Wednesday, December 20, 2006

Write On Wednesday - Finding Figment

Do any of you remember "Journey into the Imagination," one of the original attractions at Epcot Center in Walt Disney World? There's a little purple dragon called "Figment," who pops up all over the place as you're riding along in your automated vehicle. Through the power of the imagination, he becomes an astronaut, a mountain climber, even the Mona Lisa. Of course, the whole idea is that, if you let your imagination guide you, there is no end to the possibilities that await.

Those figments of the imagination are particularly vital to writers, who are always on the lookout for the next great idea. In her classic book, Becoming a Writer, Dorothea Brande talks about the "writer's coma," those times in our lives when we feel a desperate need for solitude and detachment from the hustle and bustle of life. At those times, she writes, it may seem as if our mind's are "barren," when in actuality, "something is at work," and will later make itself known in a flash of insight. She also says we can learn to "induce at will" this "artistic level of unconsciousness" where the "artist's magic" lies buried. It is our unconscious that sees the world around us on a different level - it's the place where all our impressions and experiences mingle and simmer in a savory broth of ideas, waiting for something to spark the imagination and allow the mixture to bubble up into our conscious mind.

I don't know about you, but my "figments" always seem to appear when I'm doing something totally unrelated to writing - like walking the dogs, vacuuming the floor, standing in line at the grocery, or even driving (which is the most frustrating of all, because there's no way to write it down!) I'm always certain I'll remember such a great thought, or phrase, or idea for a poem or post, but most times it escapes me before I have the opportunity to write it down. I don't always have a notebook handy (although I know every writer worth her salt is supposed to carry one), and even if I did, there are some situations where it's impossible to drop everything and jot it down.

According to Brande, it's quite normal for our "genius" to assert itself when we're involved in monotonous, repetitive tasks. In fact, she advises us to play around with such tasks until we find the one that's most receptive to calling forth our unconscious. Every writer, she says, has learned to put herself into a state of "light hypnosis," where the attention is "just barely held" by the activity at hand, but far beneath the surface level of her mind, a story is being "fused and welded together."

So tell me, how do you capture the figments of your imagination?



Blogger deirdre said...

I also have great writing thoughts while I'm driving, or in the shower. They feel like conversations with my soul. In my writing group we often begin with a guided meditation - it moves the busy mind to a quieter place and allows the writer's mind to speak. It's an effective tool.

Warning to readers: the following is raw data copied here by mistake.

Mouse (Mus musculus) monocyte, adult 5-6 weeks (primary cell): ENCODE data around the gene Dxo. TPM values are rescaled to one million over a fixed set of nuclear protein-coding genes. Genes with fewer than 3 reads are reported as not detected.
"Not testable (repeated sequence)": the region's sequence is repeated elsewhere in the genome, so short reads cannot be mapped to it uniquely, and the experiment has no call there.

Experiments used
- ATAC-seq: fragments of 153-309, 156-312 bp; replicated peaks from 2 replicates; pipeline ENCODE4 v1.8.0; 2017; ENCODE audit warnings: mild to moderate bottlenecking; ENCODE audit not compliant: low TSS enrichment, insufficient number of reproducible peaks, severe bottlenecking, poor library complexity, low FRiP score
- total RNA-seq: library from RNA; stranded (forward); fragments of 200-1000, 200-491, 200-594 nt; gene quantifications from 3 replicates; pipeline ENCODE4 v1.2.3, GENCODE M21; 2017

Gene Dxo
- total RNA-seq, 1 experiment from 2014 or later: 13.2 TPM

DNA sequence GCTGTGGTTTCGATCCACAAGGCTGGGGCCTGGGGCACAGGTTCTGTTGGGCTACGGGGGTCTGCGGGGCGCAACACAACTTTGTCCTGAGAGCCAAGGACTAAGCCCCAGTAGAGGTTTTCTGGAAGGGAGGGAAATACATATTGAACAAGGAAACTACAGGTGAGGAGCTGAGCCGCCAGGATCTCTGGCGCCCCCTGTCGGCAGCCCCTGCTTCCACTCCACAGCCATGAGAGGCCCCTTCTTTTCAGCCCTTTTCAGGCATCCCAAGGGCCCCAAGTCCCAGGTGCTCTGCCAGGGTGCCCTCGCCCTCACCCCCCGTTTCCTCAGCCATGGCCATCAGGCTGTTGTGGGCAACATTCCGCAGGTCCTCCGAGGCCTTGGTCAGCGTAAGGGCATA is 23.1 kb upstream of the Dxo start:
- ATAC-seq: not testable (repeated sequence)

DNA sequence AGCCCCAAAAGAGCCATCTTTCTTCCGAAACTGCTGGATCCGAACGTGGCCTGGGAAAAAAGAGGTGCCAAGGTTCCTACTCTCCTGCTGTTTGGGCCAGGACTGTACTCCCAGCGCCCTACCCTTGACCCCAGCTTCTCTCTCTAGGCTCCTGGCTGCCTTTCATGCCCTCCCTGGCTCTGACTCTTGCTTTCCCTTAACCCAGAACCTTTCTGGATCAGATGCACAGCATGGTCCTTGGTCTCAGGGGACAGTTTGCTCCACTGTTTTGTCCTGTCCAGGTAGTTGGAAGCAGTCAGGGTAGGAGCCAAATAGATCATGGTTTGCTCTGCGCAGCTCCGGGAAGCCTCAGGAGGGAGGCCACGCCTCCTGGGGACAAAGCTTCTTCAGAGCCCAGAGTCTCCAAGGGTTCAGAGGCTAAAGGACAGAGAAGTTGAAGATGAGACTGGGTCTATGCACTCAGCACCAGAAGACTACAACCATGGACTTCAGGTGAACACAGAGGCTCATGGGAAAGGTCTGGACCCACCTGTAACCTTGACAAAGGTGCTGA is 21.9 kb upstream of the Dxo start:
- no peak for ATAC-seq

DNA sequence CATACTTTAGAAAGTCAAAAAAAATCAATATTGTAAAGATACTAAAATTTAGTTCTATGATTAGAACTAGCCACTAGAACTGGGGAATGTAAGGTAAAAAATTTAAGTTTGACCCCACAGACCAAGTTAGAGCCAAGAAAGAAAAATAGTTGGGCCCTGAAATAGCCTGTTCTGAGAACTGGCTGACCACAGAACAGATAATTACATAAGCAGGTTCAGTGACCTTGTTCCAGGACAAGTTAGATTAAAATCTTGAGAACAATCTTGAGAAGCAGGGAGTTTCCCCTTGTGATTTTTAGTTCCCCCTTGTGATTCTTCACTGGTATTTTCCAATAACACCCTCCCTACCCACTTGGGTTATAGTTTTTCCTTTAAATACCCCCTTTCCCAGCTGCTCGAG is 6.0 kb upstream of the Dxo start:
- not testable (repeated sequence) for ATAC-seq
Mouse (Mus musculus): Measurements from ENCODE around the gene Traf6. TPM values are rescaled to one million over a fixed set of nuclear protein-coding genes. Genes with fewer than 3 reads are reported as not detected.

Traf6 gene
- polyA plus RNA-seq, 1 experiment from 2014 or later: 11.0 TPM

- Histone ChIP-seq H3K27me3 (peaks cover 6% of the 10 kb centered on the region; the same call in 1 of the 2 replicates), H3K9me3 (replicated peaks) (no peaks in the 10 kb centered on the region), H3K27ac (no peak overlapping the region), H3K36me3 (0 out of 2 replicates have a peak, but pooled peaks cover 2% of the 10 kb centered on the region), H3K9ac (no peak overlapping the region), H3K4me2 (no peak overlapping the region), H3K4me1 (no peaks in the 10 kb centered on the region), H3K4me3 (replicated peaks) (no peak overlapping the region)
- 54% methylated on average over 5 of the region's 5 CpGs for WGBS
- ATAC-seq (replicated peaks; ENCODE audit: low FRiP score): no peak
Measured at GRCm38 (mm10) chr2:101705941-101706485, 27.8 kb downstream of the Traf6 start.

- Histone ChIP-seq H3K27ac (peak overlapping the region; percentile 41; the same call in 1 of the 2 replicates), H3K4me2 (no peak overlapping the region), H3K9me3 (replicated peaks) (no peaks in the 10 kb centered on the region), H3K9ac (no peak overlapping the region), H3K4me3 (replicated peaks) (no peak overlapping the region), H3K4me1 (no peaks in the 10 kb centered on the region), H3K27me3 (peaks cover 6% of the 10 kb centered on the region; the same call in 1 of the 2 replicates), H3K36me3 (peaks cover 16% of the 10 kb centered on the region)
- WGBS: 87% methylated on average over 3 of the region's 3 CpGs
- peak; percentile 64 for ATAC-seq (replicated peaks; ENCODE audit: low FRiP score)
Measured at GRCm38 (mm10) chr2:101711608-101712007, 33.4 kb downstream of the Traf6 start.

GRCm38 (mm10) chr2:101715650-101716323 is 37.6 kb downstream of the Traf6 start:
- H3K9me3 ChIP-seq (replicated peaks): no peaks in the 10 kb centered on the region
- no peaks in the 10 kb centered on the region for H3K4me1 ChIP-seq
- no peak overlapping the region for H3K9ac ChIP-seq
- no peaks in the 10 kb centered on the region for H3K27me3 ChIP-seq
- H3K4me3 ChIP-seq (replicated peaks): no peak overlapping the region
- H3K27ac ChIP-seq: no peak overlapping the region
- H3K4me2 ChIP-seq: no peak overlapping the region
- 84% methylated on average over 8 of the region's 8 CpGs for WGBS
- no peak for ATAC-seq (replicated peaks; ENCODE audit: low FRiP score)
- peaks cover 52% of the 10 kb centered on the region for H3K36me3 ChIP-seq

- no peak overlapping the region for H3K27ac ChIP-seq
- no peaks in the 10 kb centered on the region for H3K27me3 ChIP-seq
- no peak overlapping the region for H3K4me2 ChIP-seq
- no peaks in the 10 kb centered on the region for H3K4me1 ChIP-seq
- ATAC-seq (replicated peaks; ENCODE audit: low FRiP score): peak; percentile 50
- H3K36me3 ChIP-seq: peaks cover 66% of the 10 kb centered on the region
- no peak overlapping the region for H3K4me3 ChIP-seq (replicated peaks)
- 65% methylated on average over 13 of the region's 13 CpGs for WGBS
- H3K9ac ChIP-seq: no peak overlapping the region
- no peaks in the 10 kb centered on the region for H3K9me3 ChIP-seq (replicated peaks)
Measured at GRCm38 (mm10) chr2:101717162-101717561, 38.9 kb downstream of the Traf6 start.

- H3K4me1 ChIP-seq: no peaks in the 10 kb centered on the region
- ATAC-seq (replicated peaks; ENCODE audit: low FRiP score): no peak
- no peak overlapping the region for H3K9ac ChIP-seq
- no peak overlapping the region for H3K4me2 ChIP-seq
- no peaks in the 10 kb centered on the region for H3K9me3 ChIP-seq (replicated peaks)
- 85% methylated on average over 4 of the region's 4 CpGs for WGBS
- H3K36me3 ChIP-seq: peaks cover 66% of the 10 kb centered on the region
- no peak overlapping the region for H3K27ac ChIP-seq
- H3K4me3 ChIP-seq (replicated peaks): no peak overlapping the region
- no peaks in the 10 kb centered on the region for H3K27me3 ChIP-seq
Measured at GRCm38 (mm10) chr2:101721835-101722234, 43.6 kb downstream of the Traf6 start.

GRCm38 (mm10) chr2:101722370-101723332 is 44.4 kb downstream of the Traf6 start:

Anonymous Anonymous said...

I always have many many things going on in my head at the same time. It could be several stories simultaneously developing in my mind. Not to mention musical thoughts, arrangements, compositions, art pieces to create, hikes I want to take or have taken, working out... Mental images of it all play about. I can't really turn it off...
To keep from going insane I have to keep my mind (Like everything else) very organized. Thus, I have several stories going on...I read several books at a time without confusion...
All through reading, through creating through performing through regular daily tasks my imagination clamors at me.
This is a difficult question for me to answer...

Blogger Star said...

Many of my writing inspirtation comes when I'm out in nature, either taking a walk or on one of my photo safaris. Sometimes it comes to nothing, sometimes it practically writes itself, and sometimes it seems to be nothing but sparks something else.

Blogger Tammy said...

My best stuff comes to me as I lay in the dark trying to drift off to sleep. Problem is that sometimes I can't remember them the next day. LOL xxoo

Anonymous Anonymous said...

I have tried for years to generate the kind of flow you describe. One of the things that helps me is finding a kind of mental rhythm for the writing I’m doing. I may not know the words; in fact, I rarely do at the outset. But if I listen, I can hear the pattern, the cadence, the rise and fall of sentences and phrases within a sentence. Once I am inside that rhythm, images present themselves, and then, finally, the words themselves fall into place.

Sometimes listening to actual music helps the process; at other times, I need absolute silence in order to “hear my own mind.”

This is usually the way I get the first ideas out, the rough draft. I have a more objective, editorial mindset which I use to polish and revise. However, in the end product, if I’ve done my best work, that initial lyrical quality is still present and recognizable, if only to me.

I’m not sure if that was helpful or even if I described it in such a way that it made sense. Obviously it doesn’t always make sense to me, or I’d have a better command over it! It’s a fascinating topic, though!


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